.@ Tony Finch – blog

How depressing. These essays were supposed to turn up reasonably frequently, but I got hung up on the original plan for essay 3 and it still isn’t quite writable. In essay 2 I argued that it’s very hard indeed to implement strong partitions within a program running on Unix, even when it runs as multiple processes. Essay 3 was supposed to be a more nuanced argument about security engineering, and therefore more positive about partitioning, but it’s hard to be opinionated when you don’t have a definite answer.

So let’s go back to basics and take a look at another public interface of an MTA. In essay 1 I talked about local message submission, in which I argued that every current MTA does it wrong. This time I’m going to look at the local delivery agent - LDA - and again, I think every current MTA does it wrong.


Local delivery on Unix is complicated. The set of valid local parts of email addresses (the bit before the @) is basically the same as the list of local users, defined in the passwd file. But extra valid local parts can be defined in /etc/aliases. Delivery is usually just appending the message to /var/mail/user, but if the user has a .forward file, that may specify an alternative mailbox, or redirection to another user or address, or sending the message to a program, or any combination of the above. And aliases have the same delivery options. Furthermore, special entries in the aliases file can cause magic return-path rewriting, which is used to make delivery errors from mailing lists go to the list managers instead of the person contributing the message to the list. And finally there may be a mechanism for accepting email for otherwise-unknown local parts.

Trad MTAs

Sendmail and Exim do (almost) all of their email routing and delivery as root. So essentially all of the complicated programming outlined in the previous paragraph must be trusted by every user of the computer, and it must be robust and correct.

The “almost” arises from the fact that some parts of the process may be run under the identity of the destination user, in particular the process of writing the message to a mailbox or delivering it to a program. Interpreting .forward files may also be done as the user, which is particularly important if they contain complicated filtering scripts as for Exim or Sieve. But still, the end result of routing the address is a filename or program, and you have to trust the MTA to get it right.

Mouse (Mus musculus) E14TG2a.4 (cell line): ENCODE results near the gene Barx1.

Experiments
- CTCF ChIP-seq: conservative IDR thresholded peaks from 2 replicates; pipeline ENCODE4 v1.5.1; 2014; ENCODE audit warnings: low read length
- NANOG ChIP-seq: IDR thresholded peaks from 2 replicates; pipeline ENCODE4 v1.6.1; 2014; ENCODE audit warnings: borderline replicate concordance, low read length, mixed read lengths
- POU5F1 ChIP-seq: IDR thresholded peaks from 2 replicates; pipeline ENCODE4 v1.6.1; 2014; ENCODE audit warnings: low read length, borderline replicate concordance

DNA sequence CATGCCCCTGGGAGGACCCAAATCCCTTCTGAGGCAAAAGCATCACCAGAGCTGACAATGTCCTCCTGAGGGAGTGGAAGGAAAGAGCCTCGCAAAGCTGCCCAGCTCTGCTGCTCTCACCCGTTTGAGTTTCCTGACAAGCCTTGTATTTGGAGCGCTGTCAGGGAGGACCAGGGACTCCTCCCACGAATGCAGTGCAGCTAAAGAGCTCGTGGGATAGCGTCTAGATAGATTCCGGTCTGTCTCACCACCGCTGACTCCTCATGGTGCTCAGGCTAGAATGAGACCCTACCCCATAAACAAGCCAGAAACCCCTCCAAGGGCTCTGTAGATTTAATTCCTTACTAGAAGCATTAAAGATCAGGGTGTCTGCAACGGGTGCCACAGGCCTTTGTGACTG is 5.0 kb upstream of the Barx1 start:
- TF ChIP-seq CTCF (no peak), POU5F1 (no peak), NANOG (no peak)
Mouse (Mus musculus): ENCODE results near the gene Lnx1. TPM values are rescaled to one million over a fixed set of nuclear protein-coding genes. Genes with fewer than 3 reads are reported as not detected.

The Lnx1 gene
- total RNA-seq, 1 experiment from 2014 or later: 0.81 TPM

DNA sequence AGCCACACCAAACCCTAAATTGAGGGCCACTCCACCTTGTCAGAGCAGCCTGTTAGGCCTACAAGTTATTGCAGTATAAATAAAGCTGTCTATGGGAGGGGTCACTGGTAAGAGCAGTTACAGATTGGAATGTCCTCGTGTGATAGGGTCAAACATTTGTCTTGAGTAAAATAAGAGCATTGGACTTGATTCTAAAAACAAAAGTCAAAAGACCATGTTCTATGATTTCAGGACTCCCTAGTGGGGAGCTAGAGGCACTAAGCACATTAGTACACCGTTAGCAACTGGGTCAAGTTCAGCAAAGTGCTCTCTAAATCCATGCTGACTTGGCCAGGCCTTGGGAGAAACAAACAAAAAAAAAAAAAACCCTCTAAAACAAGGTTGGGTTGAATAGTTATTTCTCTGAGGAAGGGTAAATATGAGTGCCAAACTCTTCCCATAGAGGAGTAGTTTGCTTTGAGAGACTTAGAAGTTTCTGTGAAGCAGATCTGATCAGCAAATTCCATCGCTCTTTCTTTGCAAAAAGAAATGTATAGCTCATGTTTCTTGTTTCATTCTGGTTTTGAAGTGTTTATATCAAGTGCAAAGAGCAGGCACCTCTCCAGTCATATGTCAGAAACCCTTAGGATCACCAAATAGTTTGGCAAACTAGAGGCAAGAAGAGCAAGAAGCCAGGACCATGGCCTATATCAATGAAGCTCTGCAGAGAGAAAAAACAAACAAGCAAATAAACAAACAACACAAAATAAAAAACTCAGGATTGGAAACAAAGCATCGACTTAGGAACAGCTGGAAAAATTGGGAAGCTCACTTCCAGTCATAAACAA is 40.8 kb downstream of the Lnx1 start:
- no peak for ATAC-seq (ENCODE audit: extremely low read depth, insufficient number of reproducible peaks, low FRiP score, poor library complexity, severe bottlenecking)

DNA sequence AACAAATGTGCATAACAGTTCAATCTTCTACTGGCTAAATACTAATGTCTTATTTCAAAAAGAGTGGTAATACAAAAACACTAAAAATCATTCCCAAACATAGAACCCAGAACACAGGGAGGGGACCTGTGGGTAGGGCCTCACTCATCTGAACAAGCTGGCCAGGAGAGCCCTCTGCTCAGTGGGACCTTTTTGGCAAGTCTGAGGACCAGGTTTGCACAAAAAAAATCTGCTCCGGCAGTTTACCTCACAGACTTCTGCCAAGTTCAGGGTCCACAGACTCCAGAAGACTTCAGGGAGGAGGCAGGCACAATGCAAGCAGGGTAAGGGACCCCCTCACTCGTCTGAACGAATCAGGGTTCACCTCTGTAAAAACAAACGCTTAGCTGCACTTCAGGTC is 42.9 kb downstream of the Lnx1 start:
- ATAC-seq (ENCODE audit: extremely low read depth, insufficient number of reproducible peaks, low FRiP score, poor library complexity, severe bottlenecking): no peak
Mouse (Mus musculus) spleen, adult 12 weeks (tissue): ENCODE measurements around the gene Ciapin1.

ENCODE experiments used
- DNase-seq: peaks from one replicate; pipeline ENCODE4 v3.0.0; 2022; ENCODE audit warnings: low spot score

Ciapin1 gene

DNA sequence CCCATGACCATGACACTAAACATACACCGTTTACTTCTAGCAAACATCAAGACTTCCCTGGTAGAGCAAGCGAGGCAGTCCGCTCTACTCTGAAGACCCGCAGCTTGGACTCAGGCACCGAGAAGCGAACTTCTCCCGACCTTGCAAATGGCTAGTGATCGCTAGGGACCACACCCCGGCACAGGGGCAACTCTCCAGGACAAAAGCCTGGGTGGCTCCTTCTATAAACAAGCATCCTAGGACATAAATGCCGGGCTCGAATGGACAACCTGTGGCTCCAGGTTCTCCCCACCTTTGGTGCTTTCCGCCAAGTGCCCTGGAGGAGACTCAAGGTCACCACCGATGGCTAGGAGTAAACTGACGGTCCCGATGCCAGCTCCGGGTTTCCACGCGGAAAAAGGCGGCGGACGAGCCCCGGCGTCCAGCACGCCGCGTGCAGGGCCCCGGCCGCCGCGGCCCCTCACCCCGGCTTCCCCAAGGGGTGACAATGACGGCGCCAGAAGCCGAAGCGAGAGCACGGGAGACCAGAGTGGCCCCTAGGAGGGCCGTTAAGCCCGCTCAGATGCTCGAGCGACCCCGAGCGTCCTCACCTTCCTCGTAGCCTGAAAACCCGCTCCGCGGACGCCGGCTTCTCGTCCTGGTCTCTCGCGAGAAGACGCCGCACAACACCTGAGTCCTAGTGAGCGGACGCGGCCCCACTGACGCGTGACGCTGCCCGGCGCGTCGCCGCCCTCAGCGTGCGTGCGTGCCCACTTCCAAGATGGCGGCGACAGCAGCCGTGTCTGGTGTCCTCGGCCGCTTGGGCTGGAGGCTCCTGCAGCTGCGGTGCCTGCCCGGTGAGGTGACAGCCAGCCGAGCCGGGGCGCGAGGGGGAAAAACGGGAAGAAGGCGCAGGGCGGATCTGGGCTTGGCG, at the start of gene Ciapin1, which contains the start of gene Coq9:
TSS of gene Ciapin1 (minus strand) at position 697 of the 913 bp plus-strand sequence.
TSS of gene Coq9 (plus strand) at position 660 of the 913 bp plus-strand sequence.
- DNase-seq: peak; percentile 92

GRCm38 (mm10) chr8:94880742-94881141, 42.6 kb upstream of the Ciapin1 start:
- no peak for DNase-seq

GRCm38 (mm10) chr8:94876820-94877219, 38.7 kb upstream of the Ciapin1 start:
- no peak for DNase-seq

The qmail approach

There are a couple of differences in the way that qmail does things.

Most interestingly, it adds a couple of security boundaries. The first one occurs between deciding that an address is local and the whole process of local delivery. In this case the qmail-lspawn daemon has the necessary privilege and is responsible for switching to the appropriate user and running the program that delivers the message. The second one occurs at a redirection (including aliases and forwards), in which case the message is re-injected into the queue.

Less interestingly, it has its own way of describing aliases and forwards. The .qmail file has a very slightly simpler format than a .forward file, but essentially the same features. It also has an alternative aliases file format which is reminiscent of a password file, and symultaneously less flexible and more redundant than a normal aliases file. Finally, it falls back to looking at a special “alias” user’s .qmail files.

To some extent, this reduces and divides up the complexity of local delivery. But not much. It reduces it by using simpler file formats (“don’t parse”), but that doesn’t achieve much, since the .qmail processing is done under the identity of the user who created the file. It divides it by separating alias handling from forward handling, but this means the whole thing requires four programs and extra re-injections.

The postfix approach

Postfix is much more compatible with the traditional way of doing things: it understands the standard /etc/aliases and .forward files without qmail's gratuitous wheel-reinvention. And, just as in essay 2 it has less security partitioning than qmail - where qmail's LDA is three programs (not counting re-injection this time), Postfix's LDA is one.

Essentially all of the traditional local delivery logic is implemented inside Postfix’s “local” daemon. This implies that it must do a lot of work as root, in particular alias processing: it has to work out which local user the alias redirects to before it can drop privileges. The manual’s “security” section is remarkably coy about the details of this, saying only that it is “security sensitive” (duh).

What is worse is that it has to include a lot of support for Postfix’s infrastructure: It has lots of options in the configuration file which it must therefore parse, and it also has to support all of Postfix’s database types. Some of these can be fiendishly complicated: LDAP, SQL, embedded databases, regex matches, sockets, etc. etc. As a result it is one of the largest parts of Postfix. Are you really happy running all this as root, even for a “secure” MTA?